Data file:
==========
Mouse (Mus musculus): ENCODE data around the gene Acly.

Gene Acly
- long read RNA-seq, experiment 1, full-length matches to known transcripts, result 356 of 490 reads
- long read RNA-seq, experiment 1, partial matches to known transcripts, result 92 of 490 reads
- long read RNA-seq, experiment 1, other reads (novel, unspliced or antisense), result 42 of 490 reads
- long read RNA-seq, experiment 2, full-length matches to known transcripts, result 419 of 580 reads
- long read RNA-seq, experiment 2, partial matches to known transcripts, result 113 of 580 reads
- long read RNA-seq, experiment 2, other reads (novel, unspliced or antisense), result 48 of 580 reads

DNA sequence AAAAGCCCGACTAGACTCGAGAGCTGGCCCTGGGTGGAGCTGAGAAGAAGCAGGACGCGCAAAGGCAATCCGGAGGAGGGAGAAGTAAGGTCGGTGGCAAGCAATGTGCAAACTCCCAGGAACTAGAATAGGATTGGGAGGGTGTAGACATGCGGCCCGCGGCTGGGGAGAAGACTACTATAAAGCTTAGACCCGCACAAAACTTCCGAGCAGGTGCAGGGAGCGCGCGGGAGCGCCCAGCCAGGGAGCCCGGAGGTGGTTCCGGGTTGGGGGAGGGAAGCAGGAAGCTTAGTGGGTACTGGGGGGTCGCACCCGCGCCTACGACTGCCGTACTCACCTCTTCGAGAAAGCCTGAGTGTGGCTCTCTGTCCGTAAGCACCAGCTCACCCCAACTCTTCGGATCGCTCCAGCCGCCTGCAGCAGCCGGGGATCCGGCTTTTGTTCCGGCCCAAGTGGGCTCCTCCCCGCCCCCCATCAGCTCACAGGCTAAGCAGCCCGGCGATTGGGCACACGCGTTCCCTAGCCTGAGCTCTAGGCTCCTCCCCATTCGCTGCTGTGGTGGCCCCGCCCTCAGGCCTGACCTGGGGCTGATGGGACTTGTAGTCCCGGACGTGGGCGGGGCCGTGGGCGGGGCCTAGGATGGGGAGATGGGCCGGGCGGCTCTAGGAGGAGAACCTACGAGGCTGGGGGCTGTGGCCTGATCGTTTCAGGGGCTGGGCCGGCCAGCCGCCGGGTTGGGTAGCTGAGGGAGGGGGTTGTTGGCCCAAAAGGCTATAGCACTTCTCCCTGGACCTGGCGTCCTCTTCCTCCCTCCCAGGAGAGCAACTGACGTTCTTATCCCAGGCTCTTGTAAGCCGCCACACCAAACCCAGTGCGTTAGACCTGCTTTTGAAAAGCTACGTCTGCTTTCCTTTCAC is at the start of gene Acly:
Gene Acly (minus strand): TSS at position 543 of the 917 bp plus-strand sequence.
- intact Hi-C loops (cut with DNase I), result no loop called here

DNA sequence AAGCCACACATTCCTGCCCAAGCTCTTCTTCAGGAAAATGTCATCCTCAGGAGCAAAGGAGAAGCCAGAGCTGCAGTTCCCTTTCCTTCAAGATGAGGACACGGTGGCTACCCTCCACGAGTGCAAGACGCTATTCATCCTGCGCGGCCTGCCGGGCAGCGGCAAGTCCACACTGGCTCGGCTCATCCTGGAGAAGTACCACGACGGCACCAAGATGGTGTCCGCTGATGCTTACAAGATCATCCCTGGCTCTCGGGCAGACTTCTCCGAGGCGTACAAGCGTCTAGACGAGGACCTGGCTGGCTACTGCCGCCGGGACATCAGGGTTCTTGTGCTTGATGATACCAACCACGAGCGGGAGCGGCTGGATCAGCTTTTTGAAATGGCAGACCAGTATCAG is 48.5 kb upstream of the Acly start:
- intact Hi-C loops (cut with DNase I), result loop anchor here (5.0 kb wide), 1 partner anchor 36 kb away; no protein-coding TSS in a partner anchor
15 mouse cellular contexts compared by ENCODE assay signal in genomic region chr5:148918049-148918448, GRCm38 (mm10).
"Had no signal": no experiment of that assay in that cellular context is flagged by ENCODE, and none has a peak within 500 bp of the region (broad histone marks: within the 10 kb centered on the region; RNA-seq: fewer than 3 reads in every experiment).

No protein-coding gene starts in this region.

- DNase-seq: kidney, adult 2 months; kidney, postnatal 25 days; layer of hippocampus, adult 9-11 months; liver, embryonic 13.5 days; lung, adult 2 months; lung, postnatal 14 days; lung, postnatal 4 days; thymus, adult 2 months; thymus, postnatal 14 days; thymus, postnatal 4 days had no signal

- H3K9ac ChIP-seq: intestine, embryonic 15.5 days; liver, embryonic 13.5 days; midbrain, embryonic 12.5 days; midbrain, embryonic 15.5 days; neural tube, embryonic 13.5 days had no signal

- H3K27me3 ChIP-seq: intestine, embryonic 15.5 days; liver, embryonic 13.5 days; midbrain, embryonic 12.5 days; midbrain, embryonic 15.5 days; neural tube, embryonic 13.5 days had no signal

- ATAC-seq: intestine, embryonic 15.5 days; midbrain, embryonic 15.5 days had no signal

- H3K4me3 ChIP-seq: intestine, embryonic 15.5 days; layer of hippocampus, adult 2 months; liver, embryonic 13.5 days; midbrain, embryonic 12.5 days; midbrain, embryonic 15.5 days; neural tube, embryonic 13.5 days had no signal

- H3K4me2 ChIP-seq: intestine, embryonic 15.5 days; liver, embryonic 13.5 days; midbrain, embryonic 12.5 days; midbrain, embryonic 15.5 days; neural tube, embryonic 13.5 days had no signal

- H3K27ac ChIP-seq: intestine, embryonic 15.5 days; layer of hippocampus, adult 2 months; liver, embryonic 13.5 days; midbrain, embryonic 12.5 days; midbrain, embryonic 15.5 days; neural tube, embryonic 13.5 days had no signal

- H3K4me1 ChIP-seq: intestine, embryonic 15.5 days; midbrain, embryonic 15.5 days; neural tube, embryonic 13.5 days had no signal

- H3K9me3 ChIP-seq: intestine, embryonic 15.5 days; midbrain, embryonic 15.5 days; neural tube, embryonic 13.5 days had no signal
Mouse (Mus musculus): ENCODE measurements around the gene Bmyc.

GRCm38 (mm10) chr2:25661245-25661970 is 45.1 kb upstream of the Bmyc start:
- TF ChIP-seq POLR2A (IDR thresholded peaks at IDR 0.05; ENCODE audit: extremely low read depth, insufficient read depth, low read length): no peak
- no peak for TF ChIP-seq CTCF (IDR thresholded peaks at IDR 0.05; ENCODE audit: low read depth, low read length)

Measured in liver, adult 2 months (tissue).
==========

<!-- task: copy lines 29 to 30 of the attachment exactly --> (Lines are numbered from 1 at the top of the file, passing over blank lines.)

- no peak for TF ChIP-seq CTCF (IDR thresholded peaks at IDR 0.05; ENCODE audit: low read depth, low read length)

Measured in liver, adult 2 months (tissue).